Feeling persistent shoulder pain? It could be a rotator cuff injury

Shoulder pain is common and can wreak havoc on your day-to-day life. It can be caused by several conditions, so it’s important to be checked out by a professional.

Seeking prompt help, especially if your rotator cuff is injured, is important so the injury doesn’t become more severe.

The rotator cuff is a group of four relatively small muscles that come together as tendons to form a cuff over the head of the upper arm bone, or humerus. It helps to lift and rotate the arm and shoulder and stabilize the ball of the shoulder within the joint during normal daily activities.

Rotator cuff injuries tend to occur more frequently with age, with people over 40 being at greater risk. The older you are, the more likely you are to have an injury to the rotator cuff. Professions that require repeated overhead motion such as construction workers, painters, carpenters and athletes — especially baseball pitchers, swimmers and tennis players — are particularly susceptible to rotator cuff problems. Falling is another common way to injure your shoulder.

“One common thread among patients is that they had a fall six months ago, maybe on the ice in the winter,” said Dr. Douglass Stull, an orthopedic surgeon at OrthoKansas. “They injured their shoulder, but the pain wasn’t enough to see a doctor at the time.”

High cholesterol levels and being a smoker also increase your risk.

What are the types of rotator cuff injuries?

Stull said that problems related to the rotator cuff are the most common diagnosis for shoulder-related complaints, whether they are acute or chronic. Acute injuries occur suddenly or from a specific event, such as falling on an outstretched arm or lifting something that’s too heavy. A chronic injury is one that develops slowly over a period of time.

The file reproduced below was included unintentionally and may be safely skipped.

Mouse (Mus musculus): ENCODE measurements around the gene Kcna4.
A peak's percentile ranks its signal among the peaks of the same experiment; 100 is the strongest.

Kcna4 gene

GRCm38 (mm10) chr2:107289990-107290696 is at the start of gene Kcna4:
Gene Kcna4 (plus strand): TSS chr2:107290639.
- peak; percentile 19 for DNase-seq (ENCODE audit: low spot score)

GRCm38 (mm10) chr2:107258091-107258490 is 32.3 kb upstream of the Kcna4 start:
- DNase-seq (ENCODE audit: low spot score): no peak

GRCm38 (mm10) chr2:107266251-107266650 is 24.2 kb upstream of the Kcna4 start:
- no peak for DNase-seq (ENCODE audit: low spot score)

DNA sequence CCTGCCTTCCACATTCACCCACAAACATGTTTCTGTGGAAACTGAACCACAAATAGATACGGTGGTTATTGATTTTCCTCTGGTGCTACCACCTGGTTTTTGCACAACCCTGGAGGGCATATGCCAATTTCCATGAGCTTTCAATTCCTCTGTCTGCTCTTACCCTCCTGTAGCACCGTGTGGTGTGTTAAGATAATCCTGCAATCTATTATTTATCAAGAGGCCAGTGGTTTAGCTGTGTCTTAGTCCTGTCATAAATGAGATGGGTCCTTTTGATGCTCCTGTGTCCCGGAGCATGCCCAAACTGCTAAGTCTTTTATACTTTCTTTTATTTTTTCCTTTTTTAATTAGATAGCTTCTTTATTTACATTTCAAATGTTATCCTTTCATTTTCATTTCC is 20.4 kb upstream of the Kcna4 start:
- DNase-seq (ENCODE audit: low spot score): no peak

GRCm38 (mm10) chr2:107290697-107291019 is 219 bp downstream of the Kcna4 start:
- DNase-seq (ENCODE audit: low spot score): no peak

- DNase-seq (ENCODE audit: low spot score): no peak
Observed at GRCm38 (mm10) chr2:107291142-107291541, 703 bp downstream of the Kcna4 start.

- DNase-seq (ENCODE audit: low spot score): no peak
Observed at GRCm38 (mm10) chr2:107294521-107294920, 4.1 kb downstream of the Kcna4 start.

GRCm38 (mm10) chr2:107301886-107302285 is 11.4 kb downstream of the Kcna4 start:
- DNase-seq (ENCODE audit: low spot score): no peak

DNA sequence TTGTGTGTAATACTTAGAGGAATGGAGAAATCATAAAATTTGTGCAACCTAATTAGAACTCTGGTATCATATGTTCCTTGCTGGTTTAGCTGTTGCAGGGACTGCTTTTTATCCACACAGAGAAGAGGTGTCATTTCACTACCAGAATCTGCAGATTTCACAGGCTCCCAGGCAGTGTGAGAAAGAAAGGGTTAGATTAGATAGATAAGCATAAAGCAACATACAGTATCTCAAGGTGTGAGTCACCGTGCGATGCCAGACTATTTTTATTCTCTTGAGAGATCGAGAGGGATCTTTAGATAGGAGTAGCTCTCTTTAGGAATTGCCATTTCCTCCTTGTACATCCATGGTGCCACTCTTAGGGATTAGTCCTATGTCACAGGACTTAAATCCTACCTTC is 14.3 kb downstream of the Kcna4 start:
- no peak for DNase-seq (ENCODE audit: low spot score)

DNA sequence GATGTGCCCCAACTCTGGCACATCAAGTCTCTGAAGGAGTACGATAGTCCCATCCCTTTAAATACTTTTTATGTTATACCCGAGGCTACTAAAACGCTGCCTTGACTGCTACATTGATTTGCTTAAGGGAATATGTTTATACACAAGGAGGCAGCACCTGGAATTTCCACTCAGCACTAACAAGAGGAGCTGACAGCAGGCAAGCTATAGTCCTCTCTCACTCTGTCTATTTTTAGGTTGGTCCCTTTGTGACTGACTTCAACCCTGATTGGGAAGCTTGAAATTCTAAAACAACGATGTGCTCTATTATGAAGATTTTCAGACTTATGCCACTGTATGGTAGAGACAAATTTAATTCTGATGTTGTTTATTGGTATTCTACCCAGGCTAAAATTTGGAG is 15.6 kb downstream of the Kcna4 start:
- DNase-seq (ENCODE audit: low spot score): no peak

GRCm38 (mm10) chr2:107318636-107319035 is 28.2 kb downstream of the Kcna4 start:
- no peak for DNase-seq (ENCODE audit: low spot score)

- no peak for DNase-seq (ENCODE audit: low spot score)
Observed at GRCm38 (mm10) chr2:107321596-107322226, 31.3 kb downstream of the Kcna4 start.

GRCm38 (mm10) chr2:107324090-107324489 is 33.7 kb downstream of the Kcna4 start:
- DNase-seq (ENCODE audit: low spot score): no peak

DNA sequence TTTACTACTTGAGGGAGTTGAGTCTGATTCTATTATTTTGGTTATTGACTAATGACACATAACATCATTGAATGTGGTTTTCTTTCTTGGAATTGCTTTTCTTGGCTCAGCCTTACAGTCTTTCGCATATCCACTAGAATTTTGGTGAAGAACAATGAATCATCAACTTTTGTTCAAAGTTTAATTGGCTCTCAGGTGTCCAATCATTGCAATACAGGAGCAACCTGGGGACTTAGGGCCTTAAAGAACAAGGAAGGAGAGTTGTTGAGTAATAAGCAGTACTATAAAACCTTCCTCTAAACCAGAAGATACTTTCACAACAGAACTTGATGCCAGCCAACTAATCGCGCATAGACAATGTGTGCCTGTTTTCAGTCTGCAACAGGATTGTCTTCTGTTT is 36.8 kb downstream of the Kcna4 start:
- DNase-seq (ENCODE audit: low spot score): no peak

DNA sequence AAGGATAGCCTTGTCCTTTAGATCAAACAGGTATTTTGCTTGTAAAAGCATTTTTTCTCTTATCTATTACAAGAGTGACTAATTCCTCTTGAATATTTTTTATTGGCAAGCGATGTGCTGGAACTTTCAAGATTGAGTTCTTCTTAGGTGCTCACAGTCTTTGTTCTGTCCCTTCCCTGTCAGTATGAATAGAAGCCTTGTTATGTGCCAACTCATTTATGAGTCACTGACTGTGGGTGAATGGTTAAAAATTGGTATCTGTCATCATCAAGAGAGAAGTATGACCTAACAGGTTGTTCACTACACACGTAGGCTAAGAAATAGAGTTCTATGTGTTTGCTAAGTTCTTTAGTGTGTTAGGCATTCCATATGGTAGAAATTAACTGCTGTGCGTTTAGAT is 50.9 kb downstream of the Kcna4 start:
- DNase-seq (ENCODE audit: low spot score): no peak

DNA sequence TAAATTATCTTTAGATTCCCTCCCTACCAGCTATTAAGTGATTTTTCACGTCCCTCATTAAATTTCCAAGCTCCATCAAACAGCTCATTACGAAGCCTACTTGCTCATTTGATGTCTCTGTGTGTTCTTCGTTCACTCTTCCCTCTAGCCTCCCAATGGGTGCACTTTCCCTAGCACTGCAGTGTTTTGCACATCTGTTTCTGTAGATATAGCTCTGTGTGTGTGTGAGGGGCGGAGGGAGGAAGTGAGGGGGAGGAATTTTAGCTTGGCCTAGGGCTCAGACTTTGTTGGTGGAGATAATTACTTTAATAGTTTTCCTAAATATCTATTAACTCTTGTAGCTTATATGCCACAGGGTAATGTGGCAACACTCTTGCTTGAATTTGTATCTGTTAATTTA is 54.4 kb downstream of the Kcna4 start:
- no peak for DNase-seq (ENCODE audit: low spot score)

“I think of the diagnosis as occurring along a spectrum of disease, from impingement — meaning the tendons in the rotator cuff are pinched — moving to partial-thickness (and) then full-thickness tears; and finally (injuries) that are irreparable,” he said.

When to see the doctor

Unless you have an acute injury, you might not be sure when to seek medical attention. If you’ve got any of these symptoms, it’s time to talk with your doctor:

• Persistent shoulder pain that has lasted for a month and hasn’t gotten better

• Difficulty sleeping due to shoulder or upper arm pain

• Dramatic change in range of motion, such as having trouble reaching a seat belt or bra strap

“It’s common that I’ll have a patient who fell six months prior and they’re just now coming to see me,” Stull said. “They may have fallen on the ice and injured their shoulder, but the discomfort wasn’t bothering them enough to call.”

Patients can expect to undergo a thorough examination at their first appointment. The provider will take a thorough health history, discuss any prior injuries and ask about any treatment that’s already been performed. You may also need to have X-rays, unless you’ve had recent images taken.

If you need more advanced imaging, Professional Radiologic Services, a partner of LMH Health, provides radiologists trained in musculoskeletal, or MSK, imaging.

“The beauty of having MSK-trained radiologists is their connection with orthopedics,” Stull said. “Dr. Todd Oberzan and Dr. Thomas Grillot can look at an image, and we’re able to communicate about it and zero in on the problem. They have the benefit of reading the exam notes, and having access to all of the patient’s medical records.”

Am I going to need surgery?

Seeing an orthopedic surgeon for a diagnosis doesn’t necessarily mean that you will end up having surgery. Depending on your history and examination, your doctor may recommend conservative treatment options before discussing surgical options.